In line with current trends, there is a growing interest in vegan products as an alternative to traditional dishes. We are reluctant to give up the flavors we have known for a long time, which is why we are looking for substitutes that could replicate them as much as possible. Danish students came out with an initiative to commercialize their fish counterparts (more precisely, salmon and tuna), which would be printed on a 3D printer from plant materials.
An innovative idea appeared in the minds of students when they saw the opportunity to fill the gap in the industry of reproducing both the structure and, of course, the taste of seafood. Currently available products, such as fish fingers, do not have a very complex form, which is why they are unable to give the impression of consuming a given product at all. The classic method of extrusion simply cannot guarantee such effects.
Robin Simsa, Hakan Gürbüz and Theresa Rotchenbücher forming the Legendary Vish group have already had the opportunity to become familiar with incremental technology and to develop spatial printing processes during the implementation of their doctorates. Team members noted that by introducing minor modifications to the printing process of plant proteins and binders, they are able to achieve the desired food product structure. Currently, they have successfully developed a vegan salmon that works perfectly, for example, as an addition to sushi. They plan to expand the range of fish products of plant origin with new species.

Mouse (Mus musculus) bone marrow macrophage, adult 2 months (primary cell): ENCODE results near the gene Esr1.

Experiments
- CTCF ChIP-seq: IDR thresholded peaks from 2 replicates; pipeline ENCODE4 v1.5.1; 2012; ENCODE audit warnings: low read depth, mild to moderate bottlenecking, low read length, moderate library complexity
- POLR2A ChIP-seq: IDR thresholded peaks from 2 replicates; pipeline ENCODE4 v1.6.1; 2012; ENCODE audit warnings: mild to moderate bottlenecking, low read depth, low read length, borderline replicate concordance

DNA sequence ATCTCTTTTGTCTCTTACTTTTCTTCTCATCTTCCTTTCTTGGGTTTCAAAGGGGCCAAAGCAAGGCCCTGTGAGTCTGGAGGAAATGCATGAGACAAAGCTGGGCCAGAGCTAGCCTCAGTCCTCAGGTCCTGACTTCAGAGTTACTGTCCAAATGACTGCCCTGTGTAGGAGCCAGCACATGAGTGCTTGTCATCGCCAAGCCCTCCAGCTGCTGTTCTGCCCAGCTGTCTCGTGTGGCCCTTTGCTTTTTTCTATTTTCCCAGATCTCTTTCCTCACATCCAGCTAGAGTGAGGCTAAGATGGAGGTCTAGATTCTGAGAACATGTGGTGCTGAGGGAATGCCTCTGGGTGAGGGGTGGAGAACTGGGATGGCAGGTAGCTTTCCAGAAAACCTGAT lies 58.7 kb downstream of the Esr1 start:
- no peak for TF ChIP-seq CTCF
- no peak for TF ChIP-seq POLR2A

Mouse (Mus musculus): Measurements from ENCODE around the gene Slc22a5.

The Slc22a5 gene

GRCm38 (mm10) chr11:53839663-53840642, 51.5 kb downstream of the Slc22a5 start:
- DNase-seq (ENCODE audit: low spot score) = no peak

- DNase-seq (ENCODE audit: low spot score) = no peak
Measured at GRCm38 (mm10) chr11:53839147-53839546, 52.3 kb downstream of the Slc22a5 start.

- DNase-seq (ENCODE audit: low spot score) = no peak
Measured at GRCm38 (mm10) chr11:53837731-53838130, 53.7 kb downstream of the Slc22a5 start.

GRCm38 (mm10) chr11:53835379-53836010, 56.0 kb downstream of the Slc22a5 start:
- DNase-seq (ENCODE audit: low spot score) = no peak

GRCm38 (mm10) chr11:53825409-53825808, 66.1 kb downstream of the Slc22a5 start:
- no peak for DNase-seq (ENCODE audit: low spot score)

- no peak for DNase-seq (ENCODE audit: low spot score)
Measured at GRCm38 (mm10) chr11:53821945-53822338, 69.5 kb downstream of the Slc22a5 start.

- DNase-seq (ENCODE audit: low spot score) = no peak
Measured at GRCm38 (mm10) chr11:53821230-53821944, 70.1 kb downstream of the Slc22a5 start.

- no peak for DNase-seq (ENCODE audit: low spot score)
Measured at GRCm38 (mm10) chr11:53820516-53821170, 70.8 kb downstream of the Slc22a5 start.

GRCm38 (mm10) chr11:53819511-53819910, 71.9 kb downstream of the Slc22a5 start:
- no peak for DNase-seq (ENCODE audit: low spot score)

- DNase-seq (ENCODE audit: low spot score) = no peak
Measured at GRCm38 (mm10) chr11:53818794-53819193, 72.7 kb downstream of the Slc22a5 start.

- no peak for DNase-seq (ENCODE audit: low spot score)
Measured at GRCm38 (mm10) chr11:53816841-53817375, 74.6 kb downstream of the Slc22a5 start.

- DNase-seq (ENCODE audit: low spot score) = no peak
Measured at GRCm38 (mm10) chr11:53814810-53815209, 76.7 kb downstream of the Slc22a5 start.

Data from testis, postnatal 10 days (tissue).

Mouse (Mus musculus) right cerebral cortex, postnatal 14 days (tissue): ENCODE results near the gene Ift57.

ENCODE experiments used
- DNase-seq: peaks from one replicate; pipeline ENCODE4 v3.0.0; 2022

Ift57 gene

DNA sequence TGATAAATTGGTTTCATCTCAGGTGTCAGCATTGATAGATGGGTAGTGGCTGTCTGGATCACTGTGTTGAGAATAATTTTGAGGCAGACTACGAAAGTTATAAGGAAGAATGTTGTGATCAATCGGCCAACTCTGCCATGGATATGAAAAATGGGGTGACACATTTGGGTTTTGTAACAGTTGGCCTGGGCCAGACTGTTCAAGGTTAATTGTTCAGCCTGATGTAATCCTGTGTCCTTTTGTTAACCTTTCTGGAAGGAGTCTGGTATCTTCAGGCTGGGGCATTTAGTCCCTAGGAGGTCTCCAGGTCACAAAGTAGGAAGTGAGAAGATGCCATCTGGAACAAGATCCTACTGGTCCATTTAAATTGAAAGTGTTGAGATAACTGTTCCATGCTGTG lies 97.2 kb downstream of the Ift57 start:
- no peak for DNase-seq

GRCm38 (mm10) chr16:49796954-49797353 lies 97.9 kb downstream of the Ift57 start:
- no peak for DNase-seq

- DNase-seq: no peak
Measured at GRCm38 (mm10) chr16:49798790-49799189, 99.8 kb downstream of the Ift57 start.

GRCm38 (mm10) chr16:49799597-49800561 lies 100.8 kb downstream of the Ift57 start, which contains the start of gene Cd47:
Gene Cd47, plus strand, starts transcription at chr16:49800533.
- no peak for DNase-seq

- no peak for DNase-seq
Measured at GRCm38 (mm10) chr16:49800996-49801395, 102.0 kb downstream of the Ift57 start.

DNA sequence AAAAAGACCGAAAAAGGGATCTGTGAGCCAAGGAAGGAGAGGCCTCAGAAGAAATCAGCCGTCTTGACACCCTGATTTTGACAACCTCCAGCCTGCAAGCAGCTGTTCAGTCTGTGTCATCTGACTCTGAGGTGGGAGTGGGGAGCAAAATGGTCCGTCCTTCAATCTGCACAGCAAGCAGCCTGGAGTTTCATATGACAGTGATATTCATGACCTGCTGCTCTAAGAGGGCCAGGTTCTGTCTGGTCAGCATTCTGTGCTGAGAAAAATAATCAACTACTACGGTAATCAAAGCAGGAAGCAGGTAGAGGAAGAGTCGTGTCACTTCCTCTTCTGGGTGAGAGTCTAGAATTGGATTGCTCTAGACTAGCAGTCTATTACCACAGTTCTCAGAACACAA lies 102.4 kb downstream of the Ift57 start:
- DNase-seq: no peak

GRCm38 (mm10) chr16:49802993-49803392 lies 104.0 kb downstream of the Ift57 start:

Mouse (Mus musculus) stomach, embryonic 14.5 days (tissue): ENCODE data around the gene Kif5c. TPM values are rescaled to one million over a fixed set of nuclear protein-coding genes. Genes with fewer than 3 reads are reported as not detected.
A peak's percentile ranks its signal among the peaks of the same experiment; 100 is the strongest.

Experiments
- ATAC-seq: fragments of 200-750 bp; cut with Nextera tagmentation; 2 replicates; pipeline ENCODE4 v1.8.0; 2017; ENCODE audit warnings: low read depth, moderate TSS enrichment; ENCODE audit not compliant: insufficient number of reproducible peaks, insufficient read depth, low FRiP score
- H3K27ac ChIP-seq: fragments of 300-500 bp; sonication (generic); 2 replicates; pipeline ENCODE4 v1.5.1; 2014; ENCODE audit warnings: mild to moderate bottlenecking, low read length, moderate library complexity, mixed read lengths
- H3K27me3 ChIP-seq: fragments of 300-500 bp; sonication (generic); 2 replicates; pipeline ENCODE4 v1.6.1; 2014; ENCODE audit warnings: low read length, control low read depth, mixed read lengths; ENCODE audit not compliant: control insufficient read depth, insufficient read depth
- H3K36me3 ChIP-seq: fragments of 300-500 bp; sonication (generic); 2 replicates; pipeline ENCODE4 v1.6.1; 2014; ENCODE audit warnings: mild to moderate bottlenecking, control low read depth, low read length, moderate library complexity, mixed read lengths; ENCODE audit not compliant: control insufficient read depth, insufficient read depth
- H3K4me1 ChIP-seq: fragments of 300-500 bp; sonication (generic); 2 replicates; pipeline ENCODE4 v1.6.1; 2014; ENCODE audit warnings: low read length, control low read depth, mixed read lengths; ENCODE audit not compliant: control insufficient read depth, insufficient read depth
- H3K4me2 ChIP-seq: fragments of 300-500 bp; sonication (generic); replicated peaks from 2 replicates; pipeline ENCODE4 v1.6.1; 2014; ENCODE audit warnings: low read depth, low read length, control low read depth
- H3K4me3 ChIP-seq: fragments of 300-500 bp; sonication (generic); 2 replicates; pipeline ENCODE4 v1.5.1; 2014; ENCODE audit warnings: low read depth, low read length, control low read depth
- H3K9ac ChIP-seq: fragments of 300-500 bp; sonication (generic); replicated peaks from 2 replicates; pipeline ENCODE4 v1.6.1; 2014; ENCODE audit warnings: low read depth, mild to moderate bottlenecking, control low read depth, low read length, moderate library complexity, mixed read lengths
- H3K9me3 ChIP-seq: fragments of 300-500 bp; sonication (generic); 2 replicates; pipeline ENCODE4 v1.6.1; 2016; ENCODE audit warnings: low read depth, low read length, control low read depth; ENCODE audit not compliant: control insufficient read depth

The chance that the Legendary Vish project will succeed is further enhanced by the fact that according to data presented by WHO, fish consumption is increasing. After the introduction of new fishing methods in the 1960s, consumption of these seafood almost doubled. This means the need to respond to increased demand, in which 3D printing would also have its share.
Hakan Gürbüz points out that the fish alternatives proposed by the team are a sustainable equivalent to conventional products of this type, as the technological process generates less CO2 emissions into the environment.
In addition, Legendary Vish would use the same cold stores that are used to transport conventional fish to transport its substitutes, and production would be done using on-site ingredients.
Delving deeper into the subject of materials, the team decided to use starch, peas, mushroom proteins as well as agar gelling ingredients for this purpose. The final product also contains oils and valuable omega-3 fatty acids derived from nuts.
Apart from the nutritional sphere of Legendary Vish products, the taste and aroma of food was an important and not the most important aspect. In order to achieve good imitation in this sector, they asked for help from a company specializing in this field that uses natural flavors.
The developed technology allows extrusion of plant products into fish-like structures. Different printheads would apply the material to obtain white and red meat-like tissue. Only 3D printing can guarantee a complex look.
Members of the Legendary Vish team are open to changes in their concept to expand their activities to share 3D printing technology with other companies, especially those from the vegetarian industry.
Being aware of the fact that standard 3D printing works in small-scale production, students plan to cooperate with Felix Printers – a Dutch manufacturer of 3D printers who would deal with the way to achieve larger quantities of a given product because they have experience in configuring large-scale production installations food in this technology.
Currently Legendary Vish is focused on verifying compliance with quality and hygiene requirements in its production process, and plans to start its expansion in Germany, Austria and Switzerland. They estimate the start of mass production at 2022.